Matthew McConaughey: Lessons for a successful life in post-Covid reality

The Matthew McConaughey advice-giving role that seems most made for CNBC is his turn in “The Wolf of Wall Street” as broker and salesman Mark Hanna, and his “Fugazi” speech to the Leonardo DiCaprio incarnation of real-life “Wolf” Jordan Belfort.

In the film, “Fugayzi, fugazi. It’s a whazy. It’s a woozie. It’s fairy dust,” is what passes for valuable guidance. But the actor has been known to offer some more down-to-earth advice in real life, whether it be through a university commencement speech or his recent memoir “Greenlights.”

McConaughey recently joined CNBC during its @Work Summit to discuss fundamental life lessons he has learned in the Covid year which he thinks will be important for our culture as more people head back into work and regular contact with others — with disagreements certain to remain part of post-pandemic life. We should all be ready to embrace greater understanding of opposing views, McConaughey says.

And sounding somewhere between his “Wolf” character and a human being trying to prepare for a post-pandemic world amid a booming stock market and expanding economy, he told CNBC from inside his Airstream trailer that it’s still OK in 2021 to chase success — if done the right way. “I’m for money and I’m for fame, but how we get those things, how we treat others, how we treat ourselves, fills the soul’s account along the way, and that’s long-term ROI that I think CEOs need to double-down on more.” 

Here are some of the ideas for a better life that McConaughey shared with CNBC’s Carl Quintanilla. (And for film buffs, watch the full video above if you want to know how that “Fugazi” speech came to be a piece of movie history.)

1. Don’t go back to who you were before Covid. 

As the world enters a post-pandemic reality, the actor and author says we should all be using 2020 to reevaluate what matters to us, rather than snapping back to who we were and what we believed before.  

“When we turn the page, and we get our freedoms to go engage again, that we don’t snap right back. That hopefully this last year when we were forced to reevaluate what the hell matters to us in our own lives, hopefully we will take those reevaluations out of this year and evolve as people, as individuals as well,” he told CNBC. 

That doesn’t mean immediate change, but it does mean reflection.

“Hey, the first day may not need to be okay everybody charge. No! We’re all coming out of our own independent world and reuniting again, so let’s sit down. Maybe that first week back maybe needs to be, let’s sit down and talk about what we’ve learned.”   

Academy Award-winning actor Matthew McConaughey gives University Of Houston Commencement Address at TDECU Stadium on May 15, 2015 in Houston, Texas.
Bob Levey/Getty Images
Now, more than ever, to come together in the middle is a radical dare. You want to be radical? Come to the middle, I dare you!

Taking the time to reflect on how you have changed for the better over the past year will not only help you individually, but help understand your place in this new world.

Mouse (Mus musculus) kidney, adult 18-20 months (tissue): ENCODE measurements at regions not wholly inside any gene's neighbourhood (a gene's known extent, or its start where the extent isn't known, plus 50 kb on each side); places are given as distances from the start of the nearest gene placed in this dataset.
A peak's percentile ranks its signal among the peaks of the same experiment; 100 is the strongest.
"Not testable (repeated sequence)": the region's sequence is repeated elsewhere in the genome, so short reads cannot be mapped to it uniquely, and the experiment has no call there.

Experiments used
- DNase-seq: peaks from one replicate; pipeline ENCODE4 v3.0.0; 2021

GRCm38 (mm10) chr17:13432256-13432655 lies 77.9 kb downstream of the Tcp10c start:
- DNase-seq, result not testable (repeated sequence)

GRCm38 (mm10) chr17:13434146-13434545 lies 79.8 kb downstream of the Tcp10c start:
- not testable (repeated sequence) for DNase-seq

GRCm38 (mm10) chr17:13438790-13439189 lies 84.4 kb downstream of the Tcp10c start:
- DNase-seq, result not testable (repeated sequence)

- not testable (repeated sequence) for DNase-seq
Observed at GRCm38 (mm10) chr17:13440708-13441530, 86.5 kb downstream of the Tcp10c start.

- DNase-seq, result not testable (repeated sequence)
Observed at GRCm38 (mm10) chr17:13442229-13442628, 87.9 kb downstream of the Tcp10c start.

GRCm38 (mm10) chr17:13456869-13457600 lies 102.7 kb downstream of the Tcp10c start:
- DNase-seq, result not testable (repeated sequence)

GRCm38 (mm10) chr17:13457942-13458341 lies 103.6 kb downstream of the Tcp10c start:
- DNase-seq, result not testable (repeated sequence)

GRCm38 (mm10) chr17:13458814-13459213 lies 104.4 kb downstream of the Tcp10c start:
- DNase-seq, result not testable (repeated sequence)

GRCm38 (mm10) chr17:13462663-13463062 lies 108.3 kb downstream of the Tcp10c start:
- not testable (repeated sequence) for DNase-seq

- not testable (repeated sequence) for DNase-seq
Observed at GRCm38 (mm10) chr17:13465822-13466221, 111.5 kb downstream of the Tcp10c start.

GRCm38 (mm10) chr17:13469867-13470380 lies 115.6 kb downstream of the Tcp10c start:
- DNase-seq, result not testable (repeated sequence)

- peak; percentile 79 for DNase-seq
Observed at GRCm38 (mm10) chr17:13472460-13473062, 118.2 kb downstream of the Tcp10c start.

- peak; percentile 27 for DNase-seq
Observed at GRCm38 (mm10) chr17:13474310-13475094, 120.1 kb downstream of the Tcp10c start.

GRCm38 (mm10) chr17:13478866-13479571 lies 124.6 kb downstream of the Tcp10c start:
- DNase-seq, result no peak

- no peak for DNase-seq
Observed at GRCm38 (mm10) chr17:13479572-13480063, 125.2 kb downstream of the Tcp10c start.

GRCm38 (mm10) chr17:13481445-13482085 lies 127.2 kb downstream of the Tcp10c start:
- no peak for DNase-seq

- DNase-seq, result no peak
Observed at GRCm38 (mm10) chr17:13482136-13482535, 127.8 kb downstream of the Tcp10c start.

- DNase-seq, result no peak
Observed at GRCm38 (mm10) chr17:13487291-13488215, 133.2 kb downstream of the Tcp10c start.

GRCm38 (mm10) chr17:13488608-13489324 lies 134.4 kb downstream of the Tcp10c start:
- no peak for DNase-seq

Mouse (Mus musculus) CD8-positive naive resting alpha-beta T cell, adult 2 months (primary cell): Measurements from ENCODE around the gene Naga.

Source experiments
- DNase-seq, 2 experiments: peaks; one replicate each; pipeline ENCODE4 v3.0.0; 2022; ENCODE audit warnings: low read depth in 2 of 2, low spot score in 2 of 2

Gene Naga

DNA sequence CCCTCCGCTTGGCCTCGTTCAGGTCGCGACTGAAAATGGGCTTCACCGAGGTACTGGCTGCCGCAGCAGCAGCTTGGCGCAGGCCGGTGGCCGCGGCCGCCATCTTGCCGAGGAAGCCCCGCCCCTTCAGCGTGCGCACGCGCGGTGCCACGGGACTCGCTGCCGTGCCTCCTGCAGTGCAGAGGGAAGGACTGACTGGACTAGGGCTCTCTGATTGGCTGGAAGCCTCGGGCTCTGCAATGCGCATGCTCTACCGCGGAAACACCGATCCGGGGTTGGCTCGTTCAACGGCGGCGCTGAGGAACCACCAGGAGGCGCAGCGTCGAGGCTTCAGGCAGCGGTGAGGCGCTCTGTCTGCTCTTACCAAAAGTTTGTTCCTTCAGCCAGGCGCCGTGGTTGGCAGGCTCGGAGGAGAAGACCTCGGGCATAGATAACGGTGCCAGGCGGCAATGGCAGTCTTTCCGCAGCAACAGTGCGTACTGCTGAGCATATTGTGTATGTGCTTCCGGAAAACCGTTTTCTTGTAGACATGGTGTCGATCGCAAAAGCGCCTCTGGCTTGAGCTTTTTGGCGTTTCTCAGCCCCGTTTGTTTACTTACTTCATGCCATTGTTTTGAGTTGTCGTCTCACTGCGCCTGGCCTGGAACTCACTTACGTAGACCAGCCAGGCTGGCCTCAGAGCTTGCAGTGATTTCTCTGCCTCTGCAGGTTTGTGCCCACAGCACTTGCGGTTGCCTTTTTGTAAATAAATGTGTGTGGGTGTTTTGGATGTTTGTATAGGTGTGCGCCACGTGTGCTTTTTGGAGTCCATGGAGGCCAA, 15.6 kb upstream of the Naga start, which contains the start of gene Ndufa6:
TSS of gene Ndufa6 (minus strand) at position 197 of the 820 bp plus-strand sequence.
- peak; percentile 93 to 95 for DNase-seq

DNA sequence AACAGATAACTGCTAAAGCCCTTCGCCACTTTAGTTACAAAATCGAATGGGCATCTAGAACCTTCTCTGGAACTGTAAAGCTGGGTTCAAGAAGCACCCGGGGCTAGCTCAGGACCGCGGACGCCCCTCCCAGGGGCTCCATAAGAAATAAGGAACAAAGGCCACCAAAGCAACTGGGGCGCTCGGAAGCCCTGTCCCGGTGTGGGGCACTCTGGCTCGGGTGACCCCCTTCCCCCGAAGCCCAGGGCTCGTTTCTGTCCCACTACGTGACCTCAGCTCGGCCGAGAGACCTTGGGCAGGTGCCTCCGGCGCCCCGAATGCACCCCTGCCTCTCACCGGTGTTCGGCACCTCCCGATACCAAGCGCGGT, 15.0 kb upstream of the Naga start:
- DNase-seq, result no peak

“[2020] was there for a reason, it was hardship for a reason, there was sacrifice for a reason, there are things to learn for a reason. Let’s turn a page, not necessarily in the same chapter, let’s turn a page and start a new chapter,” he said.

2. Learn to accept those we may disagree with.  

The past year again was marked by more polarization, for example, over politics and vaccines, and the conflicts have led to division, but rarely growth. McConaughey says it does not need to be that way. 

“We can come away [from conflict] going I still disagree, but fundamentally, principally, you and I are attached. You and I can still be attached, even though we have opposing views, saying we have similar expectations of each other; civilly, civically. We are not doing that right now, we are illegitamizing people, and there’s no way that can be the way forward.” 

Learning to accept conflict as legitimate requires us learning to accept opposing views.

3. Find common ground through fact.  

Simply put, Americans need to learn to agree on facts.  

“We are delusional about what facts are. We are not even arguing from the same reality right now. So, if we can agree on facts, then I believe we can start building trust. Trust in facts can lead to trust in others, and then trust in ourselves.” 

McConaughey believes that due to distrust in media and leadership, we end up having trouble trusting ourselves. Learning to argue from the same set of facts will help. “If we can agree on facts, then I believe we can start building trust. Trust in facts can lead to trust in others, and then trust in ourselves.” 

4. Be a ‘meet-you-in-the-middle’ centrist. 

McConaughey issued a dare to the American people:

“We have a misnomer with what centricity is. We need to remember that unity is not uniformity. I’m a meet you in the middle centrist. That’s always has been perceived as ‘oh that’s the grey area of compromise, that means you’re not about anything.’ Now, more than ever, to come together in the middle is a radical dare. You want to be radical? Come to the middle, I dare you!” 

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